On top of one of her classmates telling her the Sorrows haven’t given up on annihilating her and Shadowhouse, personal tragedy also strikes, shady cops seem to pop up at the worst times, and there’s also boy trouble. It’s a lot for one young girl with the ancient powers of ancestors to handle, but she’s got a cadre of ride or die friends helping her out.

The writing throughout the book feels like the breathless, breakneck, tumble Sierra is in as she tries to find answers to what the Deck of Worlds is and what it means for her and those she loves. Sierra is just trying to keep her head above water with everything happening in the spirit world and in the physical world. It’s not until you get to the final twenty or so pages that you feel like you can breathe. Finally, things start falling in to place, characters reveal their true motives and Sierra can go on the offensive.

All of Older’s books are rapid page turners and Shadowhouse Fall is no exception. Answers are always juuuuust out of reach and you’ll find the whole night gone as you tell yourself, “One more chapter, then I’ll go to bed.” But by then you should be at the end and you’ll have all the answers and you won’t be tossing and turning thinking about How’s the Scooby gang gonna get out of this one?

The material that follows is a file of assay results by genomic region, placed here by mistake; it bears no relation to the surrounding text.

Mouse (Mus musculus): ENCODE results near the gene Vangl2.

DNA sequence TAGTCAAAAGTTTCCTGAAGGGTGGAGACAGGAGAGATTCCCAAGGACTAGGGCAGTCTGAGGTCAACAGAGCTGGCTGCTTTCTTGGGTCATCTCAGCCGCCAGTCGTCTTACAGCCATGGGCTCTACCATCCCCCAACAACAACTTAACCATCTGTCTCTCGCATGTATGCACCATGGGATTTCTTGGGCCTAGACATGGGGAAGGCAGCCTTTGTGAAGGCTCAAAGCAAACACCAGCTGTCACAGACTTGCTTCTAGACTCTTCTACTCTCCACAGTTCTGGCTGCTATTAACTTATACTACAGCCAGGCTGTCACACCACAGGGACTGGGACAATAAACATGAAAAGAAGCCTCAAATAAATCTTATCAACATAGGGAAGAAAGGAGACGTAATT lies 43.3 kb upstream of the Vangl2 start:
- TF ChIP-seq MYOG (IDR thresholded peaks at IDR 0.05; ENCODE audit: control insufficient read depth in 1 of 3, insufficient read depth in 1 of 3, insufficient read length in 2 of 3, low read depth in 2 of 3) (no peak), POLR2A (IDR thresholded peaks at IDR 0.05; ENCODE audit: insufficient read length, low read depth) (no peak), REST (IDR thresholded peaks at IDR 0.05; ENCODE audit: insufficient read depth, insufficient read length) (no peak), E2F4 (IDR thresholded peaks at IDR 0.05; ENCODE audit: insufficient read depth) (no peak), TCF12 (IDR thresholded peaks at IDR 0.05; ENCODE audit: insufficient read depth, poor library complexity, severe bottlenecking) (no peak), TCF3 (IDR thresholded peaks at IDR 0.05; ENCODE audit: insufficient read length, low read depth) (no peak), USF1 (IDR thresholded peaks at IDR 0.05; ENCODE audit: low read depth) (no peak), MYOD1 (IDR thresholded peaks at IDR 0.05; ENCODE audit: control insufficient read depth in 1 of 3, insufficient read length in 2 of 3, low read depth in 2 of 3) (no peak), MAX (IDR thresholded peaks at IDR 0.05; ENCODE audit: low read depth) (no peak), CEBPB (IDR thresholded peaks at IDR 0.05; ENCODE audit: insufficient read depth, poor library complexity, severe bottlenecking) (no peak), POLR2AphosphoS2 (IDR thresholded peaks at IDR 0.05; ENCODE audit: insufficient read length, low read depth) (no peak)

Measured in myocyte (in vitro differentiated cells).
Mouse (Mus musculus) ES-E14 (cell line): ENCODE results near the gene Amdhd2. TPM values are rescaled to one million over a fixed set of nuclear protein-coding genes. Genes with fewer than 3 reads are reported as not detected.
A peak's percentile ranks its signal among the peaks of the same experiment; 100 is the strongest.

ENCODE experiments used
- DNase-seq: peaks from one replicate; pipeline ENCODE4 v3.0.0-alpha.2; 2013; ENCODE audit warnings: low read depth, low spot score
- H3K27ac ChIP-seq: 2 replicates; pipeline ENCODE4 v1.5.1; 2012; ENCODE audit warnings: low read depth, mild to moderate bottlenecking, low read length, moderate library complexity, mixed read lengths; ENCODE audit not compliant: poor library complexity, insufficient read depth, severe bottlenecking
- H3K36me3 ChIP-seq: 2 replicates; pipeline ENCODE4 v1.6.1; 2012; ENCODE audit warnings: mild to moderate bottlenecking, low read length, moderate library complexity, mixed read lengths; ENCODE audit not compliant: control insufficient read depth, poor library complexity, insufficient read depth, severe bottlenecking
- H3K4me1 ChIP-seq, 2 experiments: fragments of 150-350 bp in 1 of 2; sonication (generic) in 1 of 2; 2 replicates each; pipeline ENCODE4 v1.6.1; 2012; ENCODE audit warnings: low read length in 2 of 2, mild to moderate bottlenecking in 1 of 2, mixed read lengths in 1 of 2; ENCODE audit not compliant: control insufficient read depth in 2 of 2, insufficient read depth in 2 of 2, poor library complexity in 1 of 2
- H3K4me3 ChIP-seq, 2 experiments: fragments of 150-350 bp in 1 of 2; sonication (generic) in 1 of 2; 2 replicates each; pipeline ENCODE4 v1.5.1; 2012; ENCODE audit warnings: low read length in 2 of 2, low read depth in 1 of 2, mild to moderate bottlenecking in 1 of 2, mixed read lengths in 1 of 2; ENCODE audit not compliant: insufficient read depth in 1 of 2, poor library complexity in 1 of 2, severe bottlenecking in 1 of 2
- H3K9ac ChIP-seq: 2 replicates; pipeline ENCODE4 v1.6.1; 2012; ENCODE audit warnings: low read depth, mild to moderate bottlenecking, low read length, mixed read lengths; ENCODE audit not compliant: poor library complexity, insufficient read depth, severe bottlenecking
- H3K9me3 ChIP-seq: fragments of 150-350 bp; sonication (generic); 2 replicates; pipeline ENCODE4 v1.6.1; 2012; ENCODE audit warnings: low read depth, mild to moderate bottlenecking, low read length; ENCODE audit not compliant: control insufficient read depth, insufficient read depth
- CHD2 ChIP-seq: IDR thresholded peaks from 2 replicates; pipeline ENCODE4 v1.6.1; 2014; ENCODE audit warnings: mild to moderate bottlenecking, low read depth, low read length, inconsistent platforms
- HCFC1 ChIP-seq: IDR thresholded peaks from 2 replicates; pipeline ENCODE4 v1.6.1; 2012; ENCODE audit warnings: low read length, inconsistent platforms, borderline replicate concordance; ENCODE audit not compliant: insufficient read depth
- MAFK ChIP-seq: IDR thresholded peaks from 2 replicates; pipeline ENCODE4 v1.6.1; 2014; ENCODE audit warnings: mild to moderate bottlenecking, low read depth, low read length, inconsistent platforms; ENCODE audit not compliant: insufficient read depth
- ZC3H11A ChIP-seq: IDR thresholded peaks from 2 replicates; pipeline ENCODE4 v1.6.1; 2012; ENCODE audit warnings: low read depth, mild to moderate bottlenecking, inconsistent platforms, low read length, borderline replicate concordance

Let’s take a moment to talk about dialogue. If you’re a writer, take notes of Older’s dialogue. These characters come alive on the page because it’s not just the world of NYC that is fully realized it’s in how characters talk to each other, it’s in their nonverbal interactions, it’s in their silences. Take a page, any page from Shadowhouse Fall or any of Older’s book and read the dialogue out loud. Even when talking about spirits and otherworldly creatures it still sounds like a conversation you’d hear in the gas station or at a bus stop. I can’t get enough of Older’s dialogue. That’s the realness at the heart of Older’s work.